What happened in Baltimore and New Jersey in the early 2000′s actually started in Twin Peaks, more than two decades ago. Before 1990, most TV shows were just a stack of brainless storyboards, some were entertaining and others were desperately lame. And then along came Twin Peaks. In 1990, a TV show with brains, a sense of auto-derision, complicated characters and an amazing soundtrack appeared on our nearly-fallen-in-a-coma screens.
Behind the soundtrack of Twin Peaks there is cinema genius David Lynch (lyrics) and composer Angelo Badalamenti (music). The Twin Peaks soundtrack mixes mellow jazz, Americana, pop and electro and supports the show’s disturbing, phantasmagoric, nostalgic and thick atmosphere. Without this background, the show wouldn’t be the same. The offsprings of Twin Peaks – so pretty much every seriously good TV drama since – learned this lesson. And the students soon surpassed their master.
Let’s start with the themes. There are the original ones, created for the show like The Wire‘s closing track “The Fall” by Blake Leyh or Sons of Anarchy’s opening song ”This Life“. And the magistrally well chosen ones such as The Sopranos’ opening ”Woke Up This Morning” by UK underground modern blues gurus Alabama 3.
Then, there is the soundtrack itself. We chose six TV dramas (they’re not the only ones) to illustrate our soundtrack revolution. Each of them usually tends to cover one genre in particular going from hard rock, blues, jazz or indie rock.
The Sopranos (premiered in 1999) mostly mixes classic rock with oldies in a very ecclectic soundtrack going from The Kinks (“I’m Not Like Everybody Else”) or The Rolling Stones (“Thru And Thru”) to Frank Sinatra, Ella Fitzgerald, Ray Charles or Chuck Berry. A little blues and alt-country pointed the tip of their nose with Lucinda Williams, Emmylou Harris and Calexico.
Two years later, Alan Ball’s Six Feet Under was going to feature indie rock stars such as PJ Harvey or The Dandy Warhols. The show’s soundtrack had a more indie pop feel than its predecessor but there was no doubt that every track was carefully handpicked and justified. And the presence of Coldplay could quickly be forgotten with Nina Simone‘s Feeling Good or Death Cab For Cutie‘s “Transatlancism“.
In both these shows, the tracks reveal layers of the characters personality or depict a given situation. And we can only thank God for the deep dark world presented by HBO’s 2002 epic cop show The Wire. To our ears, no show has yet surpassed The Wire’s soundtrack. The 5 variations of the Opening theme “Way Down In The Hole“, a Tom Waits original brilliantly covered by The Blind Boys Of Alabama, Steve Earle, The Neville Brothers and Domaje. Climax 2 in The Wire comes with the seasons’ finales which include Jesse Winchester‘s “Step By Step”, “I Feel Alright“ by Steve Earle (who’s also playing a heroin addict in the show), Solomon Burke with “Fast Train“, Paul Wellers‘ “Walk On Gilded Splinters” and The Blind Boys of Alabama‘s theme version that closes the circle with the season 5′s finale.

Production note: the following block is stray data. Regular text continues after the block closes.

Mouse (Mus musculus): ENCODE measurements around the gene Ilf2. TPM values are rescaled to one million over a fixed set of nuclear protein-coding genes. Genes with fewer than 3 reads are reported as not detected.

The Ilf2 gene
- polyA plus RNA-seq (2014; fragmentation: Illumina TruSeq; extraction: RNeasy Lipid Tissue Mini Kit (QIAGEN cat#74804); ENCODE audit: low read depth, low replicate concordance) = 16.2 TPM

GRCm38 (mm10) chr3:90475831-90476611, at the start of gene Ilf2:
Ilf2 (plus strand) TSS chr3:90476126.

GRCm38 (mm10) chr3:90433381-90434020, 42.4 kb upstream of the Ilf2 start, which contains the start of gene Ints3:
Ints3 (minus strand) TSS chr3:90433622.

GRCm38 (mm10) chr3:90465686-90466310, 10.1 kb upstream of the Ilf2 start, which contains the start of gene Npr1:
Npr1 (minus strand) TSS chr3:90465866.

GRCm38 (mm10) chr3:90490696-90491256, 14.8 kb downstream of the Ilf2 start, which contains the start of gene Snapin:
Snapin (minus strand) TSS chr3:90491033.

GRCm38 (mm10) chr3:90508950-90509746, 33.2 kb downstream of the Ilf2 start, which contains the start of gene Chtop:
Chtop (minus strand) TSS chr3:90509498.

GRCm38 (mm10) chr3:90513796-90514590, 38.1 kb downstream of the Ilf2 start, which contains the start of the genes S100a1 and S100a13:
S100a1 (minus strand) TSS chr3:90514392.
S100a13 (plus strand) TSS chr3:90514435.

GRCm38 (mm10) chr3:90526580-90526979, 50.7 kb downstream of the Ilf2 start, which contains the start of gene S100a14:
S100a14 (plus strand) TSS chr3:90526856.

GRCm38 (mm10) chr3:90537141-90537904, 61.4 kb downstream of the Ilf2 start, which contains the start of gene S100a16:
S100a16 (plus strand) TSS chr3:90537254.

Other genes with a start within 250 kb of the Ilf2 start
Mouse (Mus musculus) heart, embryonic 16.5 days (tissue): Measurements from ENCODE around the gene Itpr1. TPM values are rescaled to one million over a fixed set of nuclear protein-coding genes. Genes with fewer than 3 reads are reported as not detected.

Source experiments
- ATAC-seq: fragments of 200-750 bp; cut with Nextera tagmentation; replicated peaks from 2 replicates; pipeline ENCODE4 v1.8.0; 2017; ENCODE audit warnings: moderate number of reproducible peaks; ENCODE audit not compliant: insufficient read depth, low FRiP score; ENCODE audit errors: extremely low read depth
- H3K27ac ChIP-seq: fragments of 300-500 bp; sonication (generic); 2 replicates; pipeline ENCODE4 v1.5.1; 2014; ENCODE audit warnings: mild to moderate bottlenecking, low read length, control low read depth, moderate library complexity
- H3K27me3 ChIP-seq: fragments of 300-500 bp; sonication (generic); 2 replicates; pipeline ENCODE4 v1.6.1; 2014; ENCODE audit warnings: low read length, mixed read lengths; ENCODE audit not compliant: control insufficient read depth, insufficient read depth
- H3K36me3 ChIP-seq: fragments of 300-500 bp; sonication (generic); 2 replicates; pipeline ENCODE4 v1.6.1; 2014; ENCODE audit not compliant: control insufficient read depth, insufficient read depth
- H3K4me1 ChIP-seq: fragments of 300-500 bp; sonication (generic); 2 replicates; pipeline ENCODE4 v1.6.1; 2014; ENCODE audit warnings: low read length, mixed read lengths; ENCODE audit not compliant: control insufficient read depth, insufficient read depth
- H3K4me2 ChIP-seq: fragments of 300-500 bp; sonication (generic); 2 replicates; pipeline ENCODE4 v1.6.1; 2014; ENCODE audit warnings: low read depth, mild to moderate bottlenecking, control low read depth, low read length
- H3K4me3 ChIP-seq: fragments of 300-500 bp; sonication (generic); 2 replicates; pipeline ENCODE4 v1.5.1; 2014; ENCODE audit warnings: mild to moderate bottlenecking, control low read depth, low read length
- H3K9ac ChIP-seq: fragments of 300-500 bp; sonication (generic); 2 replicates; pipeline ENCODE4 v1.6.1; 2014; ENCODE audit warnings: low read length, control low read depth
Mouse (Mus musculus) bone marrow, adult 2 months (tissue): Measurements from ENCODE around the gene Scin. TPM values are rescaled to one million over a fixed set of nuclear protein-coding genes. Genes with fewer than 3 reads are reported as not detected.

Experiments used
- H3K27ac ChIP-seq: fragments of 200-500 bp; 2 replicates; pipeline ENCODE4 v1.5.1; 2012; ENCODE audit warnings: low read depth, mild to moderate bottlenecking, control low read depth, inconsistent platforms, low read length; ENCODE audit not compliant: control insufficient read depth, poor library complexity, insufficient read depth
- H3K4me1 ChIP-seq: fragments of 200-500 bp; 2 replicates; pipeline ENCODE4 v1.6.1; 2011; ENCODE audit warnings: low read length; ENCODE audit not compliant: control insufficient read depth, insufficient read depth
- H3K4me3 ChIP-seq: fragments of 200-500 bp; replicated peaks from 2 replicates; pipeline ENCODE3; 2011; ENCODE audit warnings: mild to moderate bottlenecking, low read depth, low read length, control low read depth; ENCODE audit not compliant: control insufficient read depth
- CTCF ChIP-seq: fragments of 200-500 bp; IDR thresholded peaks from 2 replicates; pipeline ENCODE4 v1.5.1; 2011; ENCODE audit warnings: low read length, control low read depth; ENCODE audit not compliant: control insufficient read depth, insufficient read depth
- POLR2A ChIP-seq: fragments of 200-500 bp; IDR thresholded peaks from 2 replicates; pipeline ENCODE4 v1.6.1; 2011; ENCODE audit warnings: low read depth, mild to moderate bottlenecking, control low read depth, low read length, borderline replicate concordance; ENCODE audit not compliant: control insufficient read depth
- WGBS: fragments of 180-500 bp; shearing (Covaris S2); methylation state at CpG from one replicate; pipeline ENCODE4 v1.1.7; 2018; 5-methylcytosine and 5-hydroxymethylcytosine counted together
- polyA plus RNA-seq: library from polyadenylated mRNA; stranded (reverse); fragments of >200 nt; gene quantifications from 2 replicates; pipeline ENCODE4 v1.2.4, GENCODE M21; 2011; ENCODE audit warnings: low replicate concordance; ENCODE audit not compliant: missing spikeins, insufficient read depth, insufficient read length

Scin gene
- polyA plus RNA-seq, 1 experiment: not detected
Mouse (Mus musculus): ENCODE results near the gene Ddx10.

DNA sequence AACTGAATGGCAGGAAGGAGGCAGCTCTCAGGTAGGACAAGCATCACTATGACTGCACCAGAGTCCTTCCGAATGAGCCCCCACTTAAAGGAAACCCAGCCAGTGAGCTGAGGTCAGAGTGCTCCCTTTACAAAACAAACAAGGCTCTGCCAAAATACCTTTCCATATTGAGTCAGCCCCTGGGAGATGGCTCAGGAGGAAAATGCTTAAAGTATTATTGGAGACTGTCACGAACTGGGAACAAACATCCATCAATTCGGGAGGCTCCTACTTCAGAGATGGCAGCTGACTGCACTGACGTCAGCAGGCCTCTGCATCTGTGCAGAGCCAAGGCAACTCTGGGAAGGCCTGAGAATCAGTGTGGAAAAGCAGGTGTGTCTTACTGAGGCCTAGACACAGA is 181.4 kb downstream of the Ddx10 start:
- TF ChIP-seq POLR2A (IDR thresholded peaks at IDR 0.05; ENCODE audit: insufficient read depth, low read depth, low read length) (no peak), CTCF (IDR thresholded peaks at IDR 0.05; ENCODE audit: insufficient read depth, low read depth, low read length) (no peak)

In between, you’ll hear The Pogues over and over in McNulty’s Irish bar, Lucinda Williams (once again), Nina Simone (again, too), The Nighthawks’s dirty rock & blues and some very necessary Hip Hop. This all starts in the Baltimore ghetto, remember?
Number 3 on our podium (not including Twin Peaks, our Robespierre of the Soundtracks Revolution) has to be Vince Gilligan’s Sons of Anarchy. This story of an outlaw Californian motorcycle club is mainly supported by heavy guitars and dirty blues. Featuring The Black Keys – a few times actually - Audra Mae, Stigers & The Forest Rangers with classic folk song “John The Revelator” and many more.
Other TV Dramas that left or will leave us with a great soundtrack include Mad Men. Lions Gate 2007 show slowly compiles a more classy, jazzy and mellow soundtrack or still running and already cult Breaking Bad with its Urban meets Phil Collins background music.
So what’s our point? Dirty blues, hard rock and dark room jazz all have in common a sharp as scalpel look on masses and individuals’s pyschology, hurts and behaviours. The Sopranos, The Wire, Breaking Bad, Mad Men, Six Feet Under etc. all analyse these same schemes in all types of social classes and through realer than life (anti)heroes that are just as fucked up as the blues broke ass characters… and sometimes ourselves. So leaving the kitsch, the glam and the fake behind from the writing to the music consulting, this is how since the late 90′s, the soundtracks revolution has been televised.